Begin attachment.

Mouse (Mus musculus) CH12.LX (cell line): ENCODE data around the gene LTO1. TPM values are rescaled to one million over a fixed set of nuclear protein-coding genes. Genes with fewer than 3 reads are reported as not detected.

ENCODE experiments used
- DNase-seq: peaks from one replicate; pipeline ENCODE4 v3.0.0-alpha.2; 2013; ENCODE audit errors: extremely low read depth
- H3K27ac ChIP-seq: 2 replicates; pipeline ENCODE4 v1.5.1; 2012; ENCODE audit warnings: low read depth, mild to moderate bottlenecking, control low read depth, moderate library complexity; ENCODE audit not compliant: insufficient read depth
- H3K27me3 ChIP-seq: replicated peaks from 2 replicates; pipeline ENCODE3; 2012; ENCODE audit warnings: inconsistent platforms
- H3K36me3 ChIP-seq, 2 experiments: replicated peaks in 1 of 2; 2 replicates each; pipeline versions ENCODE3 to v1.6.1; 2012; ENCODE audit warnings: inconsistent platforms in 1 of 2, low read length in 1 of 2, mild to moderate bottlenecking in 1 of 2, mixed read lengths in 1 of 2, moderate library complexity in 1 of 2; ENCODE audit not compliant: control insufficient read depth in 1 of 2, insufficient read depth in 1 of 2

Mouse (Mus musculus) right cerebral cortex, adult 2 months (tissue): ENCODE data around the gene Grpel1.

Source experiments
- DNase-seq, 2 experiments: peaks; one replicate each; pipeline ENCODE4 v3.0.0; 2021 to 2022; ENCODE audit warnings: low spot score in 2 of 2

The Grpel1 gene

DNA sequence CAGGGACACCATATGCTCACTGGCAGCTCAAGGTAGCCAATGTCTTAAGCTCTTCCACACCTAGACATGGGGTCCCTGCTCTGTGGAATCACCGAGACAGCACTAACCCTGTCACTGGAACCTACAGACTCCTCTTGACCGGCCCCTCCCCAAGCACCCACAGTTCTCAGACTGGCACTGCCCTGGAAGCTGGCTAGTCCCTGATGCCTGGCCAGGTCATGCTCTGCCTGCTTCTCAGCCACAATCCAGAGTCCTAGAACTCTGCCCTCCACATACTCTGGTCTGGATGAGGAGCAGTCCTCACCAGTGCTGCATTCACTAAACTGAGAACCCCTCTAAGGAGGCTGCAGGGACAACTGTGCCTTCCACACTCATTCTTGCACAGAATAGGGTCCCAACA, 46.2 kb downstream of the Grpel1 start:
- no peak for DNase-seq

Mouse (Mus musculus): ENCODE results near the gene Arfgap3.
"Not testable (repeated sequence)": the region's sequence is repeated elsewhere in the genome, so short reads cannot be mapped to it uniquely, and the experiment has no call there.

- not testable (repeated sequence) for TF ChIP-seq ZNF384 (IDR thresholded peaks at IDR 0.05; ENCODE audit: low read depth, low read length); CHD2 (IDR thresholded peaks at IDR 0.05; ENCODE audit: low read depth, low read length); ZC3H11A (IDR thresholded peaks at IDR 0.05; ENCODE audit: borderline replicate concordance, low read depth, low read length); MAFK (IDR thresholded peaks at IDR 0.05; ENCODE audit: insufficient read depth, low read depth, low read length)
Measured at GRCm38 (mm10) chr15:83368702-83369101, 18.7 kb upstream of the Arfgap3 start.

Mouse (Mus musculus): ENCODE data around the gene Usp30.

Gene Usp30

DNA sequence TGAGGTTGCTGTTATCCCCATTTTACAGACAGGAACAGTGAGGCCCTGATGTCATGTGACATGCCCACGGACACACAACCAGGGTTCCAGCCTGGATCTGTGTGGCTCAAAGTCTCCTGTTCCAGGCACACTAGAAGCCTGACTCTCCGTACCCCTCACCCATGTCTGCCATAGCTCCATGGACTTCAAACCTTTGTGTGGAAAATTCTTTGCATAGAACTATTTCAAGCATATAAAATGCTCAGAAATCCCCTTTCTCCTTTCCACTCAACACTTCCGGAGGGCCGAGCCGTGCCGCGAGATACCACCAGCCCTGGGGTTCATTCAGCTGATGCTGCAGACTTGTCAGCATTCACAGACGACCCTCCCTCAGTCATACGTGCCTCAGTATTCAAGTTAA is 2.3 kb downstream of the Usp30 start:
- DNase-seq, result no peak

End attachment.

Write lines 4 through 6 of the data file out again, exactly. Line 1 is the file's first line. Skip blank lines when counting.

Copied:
- H3K27ac ChIP-seq: 2 replicates; pipeline ENCODE4 v1.5.1; 2012; ENCODE audit warnings: low read depth, mild to moderate bottlenecking, control low read depth, moderate library complexity; ENCODE audit not compliant: insufficient read depth
- H3K27me3 ChIP-seq: replicated peaks from 2 replicates; pipeline ENCODE3; 2012; ENCODE audit warnings: inconsistent platforms
- H3K36me3 ChIP-seq, 2 experiments: replicated peaks in 1 of 2; 2 replicates each; pipeline versions ENCODE3 to v1.6.1; 2012; ENCODE audit warnings: inconsistent platforms in 1 of 2, low read length in 1 of 2, mild to moderate bottlenecking in 1 of 2, mixed read lengths in 1 of 2, moderate library complexity in 1 of 2; ENCODE audit not compliant: control insufficient read depth in 1 of 2, insufficient read depth in 1 of 2